Tag: devilsdenstatepark

Adventures in the Outdoors: National Get Outdoors Day

So within the ‘Great Outdoors Month’, there is also ‘National Get Outside Day’.

This day was ‘established’ in 2008 as a means to get people outside for a ‘healthy, fun day of outdoor adventures’. This is a nationwide event that is coordinated by the US Forest Service and the Outdoor Recreation Roundtable (which is America’s leading coalition of outdoor recreation trade associations and organizations).

It falls on the second Saturday of June–which means for this year it is today (June 12th). This means that in theory, today one should have free parking and entrance to parks across the country (though one should always have money on hand just in case the particular park is still charging either entrance and/or parking fees)–though other fees (such as camping or fishing) may still be charged.

While I may not be able to head to a state or national park for the day–I will hopefully be sitting outside ‘enjoying’ the outdoors later this afternoon (we’re in our hot and humid phase, with heat indexes in the upper 90s or low 100s–so even just sitting outdoors is unpleasant unless there is a nice breeze). Though I did get ‘outdoors’ this morning when I went to get the newspaper (and it was already starting to get a little muggy).

Even though I’m not heading to the ‘great outdoors’ today, I thought I’d still share some nature photos from various trips and hikes I’ve taken over the years:

While its been the only cave system I’ve visited–I would have to rank Carlsbad Caverns (more on the caves in an up-coming #throwbackthursdaytravel post) pretty high on the list for both caves and national parks:

Various formations seen within the ‘great room’ in Carlsbad Caverns

For easy hikes, I would say it’s a toss-up between hiking in the Ozarks (at Devil’s Den) and wandering through the forests along the north shore of Lake Superior:

Water-bugs skimming the top of the water @ Temperance River State Park

I managed to get a decent picture of numerous water-bugs walking/skimming the top of the water. This was a ‘calm’ portion of the river, and not very deep. I think it took me about ten minutes or so from the parking lot to reach the spot. One nice thing about the North Shore of Lake Superior–most of the state parks allow free entry for hiking, the only ‘fees’ are if you’re wanting to camp for the night. So, we just found a nice hotel, and drove up and down the coast going to different parks for hiking each day.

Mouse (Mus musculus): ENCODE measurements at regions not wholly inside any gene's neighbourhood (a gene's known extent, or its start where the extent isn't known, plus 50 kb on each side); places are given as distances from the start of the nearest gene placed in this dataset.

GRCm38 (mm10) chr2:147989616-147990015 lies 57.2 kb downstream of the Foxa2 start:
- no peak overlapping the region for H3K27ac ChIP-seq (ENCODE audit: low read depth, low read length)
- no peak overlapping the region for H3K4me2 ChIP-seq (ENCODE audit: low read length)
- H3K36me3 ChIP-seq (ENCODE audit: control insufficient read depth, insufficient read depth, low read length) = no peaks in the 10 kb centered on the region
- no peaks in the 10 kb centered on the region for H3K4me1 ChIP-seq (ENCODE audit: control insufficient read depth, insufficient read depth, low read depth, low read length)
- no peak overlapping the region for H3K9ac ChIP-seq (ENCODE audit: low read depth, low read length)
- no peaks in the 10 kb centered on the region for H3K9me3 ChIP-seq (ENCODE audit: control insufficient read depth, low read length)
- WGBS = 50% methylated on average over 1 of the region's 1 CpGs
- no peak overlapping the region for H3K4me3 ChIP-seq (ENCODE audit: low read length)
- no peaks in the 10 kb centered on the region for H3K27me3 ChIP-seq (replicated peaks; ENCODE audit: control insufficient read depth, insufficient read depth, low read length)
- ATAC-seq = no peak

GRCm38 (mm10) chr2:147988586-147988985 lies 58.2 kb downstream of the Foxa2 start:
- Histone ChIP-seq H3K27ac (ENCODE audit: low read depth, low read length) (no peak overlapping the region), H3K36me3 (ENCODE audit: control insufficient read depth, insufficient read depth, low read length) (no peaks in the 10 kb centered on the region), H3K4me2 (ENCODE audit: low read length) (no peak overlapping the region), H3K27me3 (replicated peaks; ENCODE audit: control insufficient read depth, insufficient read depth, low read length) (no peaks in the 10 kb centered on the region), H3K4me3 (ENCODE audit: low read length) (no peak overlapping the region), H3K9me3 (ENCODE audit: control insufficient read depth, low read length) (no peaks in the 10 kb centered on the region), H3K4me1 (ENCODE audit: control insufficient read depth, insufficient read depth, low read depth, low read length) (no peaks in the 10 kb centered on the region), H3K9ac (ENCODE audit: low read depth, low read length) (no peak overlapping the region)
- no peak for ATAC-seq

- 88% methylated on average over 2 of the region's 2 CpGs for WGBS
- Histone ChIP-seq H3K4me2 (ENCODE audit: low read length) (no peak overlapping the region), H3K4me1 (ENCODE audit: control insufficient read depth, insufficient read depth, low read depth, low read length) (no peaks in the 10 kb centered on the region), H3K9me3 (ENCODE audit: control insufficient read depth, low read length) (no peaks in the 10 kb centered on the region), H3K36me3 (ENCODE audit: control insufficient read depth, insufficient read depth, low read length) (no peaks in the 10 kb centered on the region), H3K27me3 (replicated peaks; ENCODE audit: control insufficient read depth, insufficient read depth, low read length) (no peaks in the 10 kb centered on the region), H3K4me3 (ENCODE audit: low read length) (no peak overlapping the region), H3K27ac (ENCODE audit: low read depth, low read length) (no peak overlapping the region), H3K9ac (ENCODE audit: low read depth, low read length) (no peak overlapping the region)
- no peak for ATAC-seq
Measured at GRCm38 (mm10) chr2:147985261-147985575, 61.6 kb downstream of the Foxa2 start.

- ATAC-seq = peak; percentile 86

Spotting Lee Creek through the trees

I didn’t really try to get down to the creek at Devil’s Den to see if I could spot any insects, fish, or amphibians–maybe next time.

So I’ve been to parks (both state and national) within the Midwest and Southwest, so if I had a ‘magic wand’ that could teleport me to any national park/monument in the country for the day, I would figure out how to split my time and go between Crater Lake Natioal Park in Oregon, Craters of the Moon National Monument and Preserve in Idaho, and Mammoth Cave National Park in Kentucky.

How are you spending National Get Outdoors Day?

No Comments Day TripsNational ParksnatureNature PreservesoutdoorsPhotographyRandom Celebration DaysState Parkstravel

Hiking the Trails at Devil’s Den State Park: Throwback Travels

Since it looks like summer is here to stay, I’m slowly catching up on things. It is amazing how much more you can get done when it is too hot and humid to be outside (I think we have a heat advisory through tomorrow night).

So, I decided that I would try to see how many #ThursdayThrowbackTravel posts I could generate this summer and fall–both as blog posts and as pages under the travel tab.

The first entry for the ‘series’ is looking back at a trip we took to Arkansas a little over four years ago, when we visited Devil’s Den State Park. The park is located probably halfway between Fayetteville and Fort Smith within the Ozark National Forest.